OMNIbotics : The orthopedics company was the first FDA-cleared device to provide robotic assistance to total knee replacements.

The system procedures use a proprietary patented bone morphing technology to build and displays a 3D model of a patient's anatomy in real time during surgery. Surgeons can use this 3D imagery, to accurately plan and implement the surgery

Source: OMNI

  

9 Robotics Companies You Should Know - Medtech

  

Name of Company: Medtech

ROSA Brain: The French firm has develoepd the robot to robot to be used for any type of cranial procedure requiring surgical planning with preoperative data, patient registration and precise positioning and handling of instruments, according to the company's website.

The product is available in both the United States and Europe.

Source: Medtech

  

9 Robotics Companies You Should Know - Mazor

 

Name of Company: Mazor Robotics

Mazor Robotics Renaissance System: It is the first, FDA-cleared and CE Marked imaging-based surgical guidance system for spinal surgery and can be also used for brain surgery. 

The Israeli company has touted the fact that complications as well as revision surgeries are  are far fewer in robot-assisted spine procedures compared with free-hand. 

Source: Mazor Robotics

  

Is Dexcom on Its Way to No More Fingersticks?

Is Dexcom on Its Way to No More Fingersticks?

Dexcom has long envisioned a future where patients with diabetes don't need confirmatory fingersticks to make decisions about their treatment. 

Now, that future may be one step closer than before. 

The company, a major maker of continuous glucose monitors (CGMs), has announced that an FDA advisory panel will consider the issue of non-adjunctive labeling at a meeting on July 21.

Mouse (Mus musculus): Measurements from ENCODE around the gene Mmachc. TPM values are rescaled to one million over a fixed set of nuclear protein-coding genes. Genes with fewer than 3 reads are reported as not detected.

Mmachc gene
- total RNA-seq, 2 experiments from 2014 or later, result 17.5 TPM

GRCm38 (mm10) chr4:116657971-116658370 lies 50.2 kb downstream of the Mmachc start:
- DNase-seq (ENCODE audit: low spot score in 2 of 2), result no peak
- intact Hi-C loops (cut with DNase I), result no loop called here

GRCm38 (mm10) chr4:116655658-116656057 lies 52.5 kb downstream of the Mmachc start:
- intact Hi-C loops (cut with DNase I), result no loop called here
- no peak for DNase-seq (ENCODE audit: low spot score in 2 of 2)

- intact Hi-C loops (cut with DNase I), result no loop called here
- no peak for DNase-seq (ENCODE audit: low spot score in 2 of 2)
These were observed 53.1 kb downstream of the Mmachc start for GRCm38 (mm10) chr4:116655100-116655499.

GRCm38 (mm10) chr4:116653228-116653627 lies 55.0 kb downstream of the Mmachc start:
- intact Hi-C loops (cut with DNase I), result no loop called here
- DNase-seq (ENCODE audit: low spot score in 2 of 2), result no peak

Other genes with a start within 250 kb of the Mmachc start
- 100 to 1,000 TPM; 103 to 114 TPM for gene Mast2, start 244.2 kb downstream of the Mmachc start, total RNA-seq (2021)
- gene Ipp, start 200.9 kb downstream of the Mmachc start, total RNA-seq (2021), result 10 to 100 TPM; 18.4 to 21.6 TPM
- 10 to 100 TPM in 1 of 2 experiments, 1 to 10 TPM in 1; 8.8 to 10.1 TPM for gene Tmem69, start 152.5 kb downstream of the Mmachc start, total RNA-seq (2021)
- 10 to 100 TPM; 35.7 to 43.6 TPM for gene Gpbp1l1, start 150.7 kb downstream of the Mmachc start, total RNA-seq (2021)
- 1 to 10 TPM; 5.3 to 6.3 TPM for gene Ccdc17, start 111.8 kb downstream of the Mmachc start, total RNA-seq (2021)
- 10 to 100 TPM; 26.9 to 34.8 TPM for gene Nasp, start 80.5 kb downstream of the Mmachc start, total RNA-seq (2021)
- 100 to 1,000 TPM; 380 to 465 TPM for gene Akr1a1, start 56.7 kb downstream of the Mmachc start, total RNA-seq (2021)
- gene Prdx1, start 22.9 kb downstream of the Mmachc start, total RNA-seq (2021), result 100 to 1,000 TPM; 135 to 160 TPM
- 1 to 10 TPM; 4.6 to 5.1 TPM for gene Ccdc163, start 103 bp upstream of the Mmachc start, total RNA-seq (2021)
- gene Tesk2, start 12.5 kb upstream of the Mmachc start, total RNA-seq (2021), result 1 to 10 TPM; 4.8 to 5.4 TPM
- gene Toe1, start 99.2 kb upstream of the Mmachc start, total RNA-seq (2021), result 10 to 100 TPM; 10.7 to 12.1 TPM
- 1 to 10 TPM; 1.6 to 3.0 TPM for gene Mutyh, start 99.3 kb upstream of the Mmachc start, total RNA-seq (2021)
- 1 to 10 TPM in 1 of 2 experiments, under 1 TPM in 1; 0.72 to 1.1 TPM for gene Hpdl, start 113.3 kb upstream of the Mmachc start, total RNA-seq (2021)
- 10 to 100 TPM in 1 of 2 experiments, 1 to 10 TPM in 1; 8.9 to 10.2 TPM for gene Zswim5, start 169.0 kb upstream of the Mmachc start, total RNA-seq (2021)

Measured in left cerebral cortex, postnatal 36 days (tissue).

Right now, Dexcom's CGM products have adjunctive labeling, meaning they are meant to be used alongside other standard glucose monitoring methods, like fingersticks. Getting non-adjunctive labeling would enable patients to skip confirmatory fingersticks before making decisions on insulin doses. Patients would still need to calibrate their CGM using fingersticks.

Getting non-adjunctive labeling is also a key step toward securing Medicare reimbursement coverage for CGMs.

Dexcom filed a PMA supplement with FDA last fall for non-adjunctive labeling--also called a dosing claim--on its approved G5 CGM system. The device already has CE Mark for this labeling.

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Dexcom president and CEO Kevin Sayer told analysts on this week's first quarter earnings call that the company has been discussing the issue with FDA for almost a year and a half. "We have always believed that the information provided by CGM provides much better information for making an insulin dosing decision at a single finger stick, particularly when we look at the accuracy and performance of our system with our Software 505 algorithm," Sayer said, according to a Seeking Alpha transcript of the call.